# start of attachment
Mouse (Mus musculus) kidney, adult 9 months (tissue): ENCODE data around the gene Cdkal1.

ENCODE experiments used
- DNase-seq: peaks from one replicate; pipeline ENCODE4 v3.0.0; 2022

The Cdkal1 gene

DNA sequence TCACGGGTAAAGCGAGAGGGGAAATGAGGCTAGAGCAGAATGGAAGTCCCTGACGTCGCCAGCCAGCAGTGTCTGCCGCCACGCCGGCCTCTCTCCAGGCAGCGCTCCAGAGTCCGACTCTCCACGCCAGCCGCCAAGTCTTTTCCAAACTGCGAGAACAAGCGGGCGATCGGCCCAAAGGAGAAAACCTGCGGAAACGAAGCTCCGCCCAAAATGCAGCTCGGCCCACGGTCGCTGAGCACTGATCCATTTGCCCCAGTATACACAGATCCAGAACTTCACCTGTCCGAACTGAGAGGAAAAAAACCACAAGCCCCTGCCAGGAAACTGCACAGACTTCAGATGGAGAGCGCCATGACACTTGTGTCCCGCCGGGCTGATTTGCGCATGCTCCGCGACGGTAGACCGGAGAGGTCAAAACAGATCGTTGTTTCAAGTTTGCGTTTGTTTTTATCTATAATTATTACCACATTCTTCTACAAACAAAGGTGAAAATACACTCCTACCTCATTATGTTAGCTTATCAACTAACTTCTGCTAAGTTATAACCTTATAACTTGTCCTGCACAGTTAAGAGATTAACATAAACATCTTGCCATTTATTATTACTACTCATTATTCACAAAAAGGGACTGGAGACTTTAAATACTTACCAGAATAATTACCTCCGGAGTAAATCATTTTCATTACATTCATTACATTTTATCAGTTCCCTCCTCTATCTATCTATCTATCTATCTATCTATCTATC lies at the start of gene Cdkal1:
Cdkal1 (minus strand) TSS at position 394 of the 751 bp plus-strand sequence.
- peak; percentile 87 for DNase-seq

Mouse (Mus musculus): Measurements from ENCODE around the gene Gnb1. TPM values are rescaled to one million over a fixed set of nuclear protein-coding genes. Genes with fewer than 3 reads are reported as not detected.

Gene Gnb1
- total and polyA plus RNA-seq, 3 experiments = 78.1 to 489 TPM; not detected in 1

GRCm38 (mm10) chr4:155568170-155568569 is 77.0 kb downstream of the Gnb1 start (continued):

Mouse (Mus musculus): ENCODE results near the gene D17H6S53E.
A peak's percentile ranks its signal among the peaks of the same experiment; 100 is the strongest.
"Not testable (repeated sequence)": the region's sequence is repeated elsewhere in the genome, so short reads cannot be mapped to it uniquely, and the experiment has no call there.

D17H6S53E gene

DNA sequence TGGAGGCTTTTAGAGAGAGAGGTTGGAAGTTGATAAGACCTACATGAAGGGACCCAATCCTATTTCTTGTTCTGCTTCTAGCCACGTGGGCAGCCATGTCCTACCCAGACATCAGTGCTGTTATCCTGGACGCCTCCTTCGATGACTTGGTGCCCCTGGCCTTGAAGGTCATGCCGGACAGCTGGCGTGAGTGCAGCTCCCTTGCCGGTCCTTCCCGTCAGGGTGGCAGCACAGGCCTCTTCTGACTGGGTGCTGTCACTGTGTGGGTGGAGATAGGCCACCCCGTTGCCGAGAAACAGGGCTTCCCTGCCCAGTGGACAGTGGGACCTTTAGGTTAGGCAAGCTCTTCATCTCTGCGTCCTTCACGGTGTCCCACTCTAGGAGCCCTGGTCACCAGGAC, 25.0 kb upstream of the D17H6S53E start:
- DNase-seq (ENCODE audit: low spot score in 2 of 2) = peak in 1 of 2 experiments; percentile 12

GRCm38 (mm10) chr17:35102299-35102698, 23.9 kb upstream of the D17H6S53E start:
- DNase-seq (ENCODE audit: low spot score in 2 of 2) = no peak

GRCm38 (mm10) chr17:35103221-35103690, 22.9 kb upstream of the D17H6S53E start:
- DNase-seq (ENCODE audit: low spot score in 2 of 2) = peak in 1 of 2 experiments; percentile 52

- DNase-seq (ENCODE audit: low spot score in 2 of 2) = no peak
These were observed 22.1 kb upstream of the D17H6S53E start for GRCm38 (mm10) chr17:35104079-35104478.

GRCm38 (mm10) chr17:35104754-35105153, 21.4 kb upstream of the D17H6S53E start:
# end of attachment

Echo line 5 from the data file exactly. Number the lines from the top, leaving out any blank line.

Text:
DNA sequence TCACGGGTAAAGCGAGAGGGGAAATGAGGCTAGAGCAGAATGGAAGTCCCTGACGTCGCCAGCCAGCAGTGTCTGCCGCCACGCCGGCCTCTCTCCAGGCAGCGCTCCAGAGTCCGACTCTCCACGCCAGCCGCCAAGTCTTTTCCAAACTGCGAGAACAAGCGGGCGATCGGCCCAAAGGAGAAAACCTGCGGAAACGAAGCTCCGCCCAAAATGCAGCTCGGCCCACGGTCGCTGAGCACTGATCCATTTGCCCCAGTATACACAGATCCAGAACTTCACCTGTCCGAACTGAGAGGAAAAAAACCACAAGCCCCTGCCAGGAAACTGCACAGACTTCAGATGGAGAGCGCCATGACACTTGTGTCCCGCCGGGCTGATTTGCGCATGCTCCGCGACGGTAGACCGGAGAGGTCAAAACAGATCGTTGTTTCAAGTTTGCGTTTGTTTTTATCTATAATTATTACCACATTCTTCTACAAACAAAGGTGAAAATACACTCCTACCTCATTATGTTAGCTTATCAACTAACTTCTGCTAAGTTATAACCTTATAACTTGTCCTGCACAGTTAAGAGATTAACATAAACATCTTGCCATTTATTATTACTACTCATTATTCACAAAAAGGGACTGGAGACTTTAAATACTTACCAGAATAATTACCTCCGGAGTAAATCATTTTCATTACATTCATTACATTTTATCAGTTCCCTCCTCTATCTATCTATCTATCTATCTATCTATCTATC lies at the start of gene Cdkal1: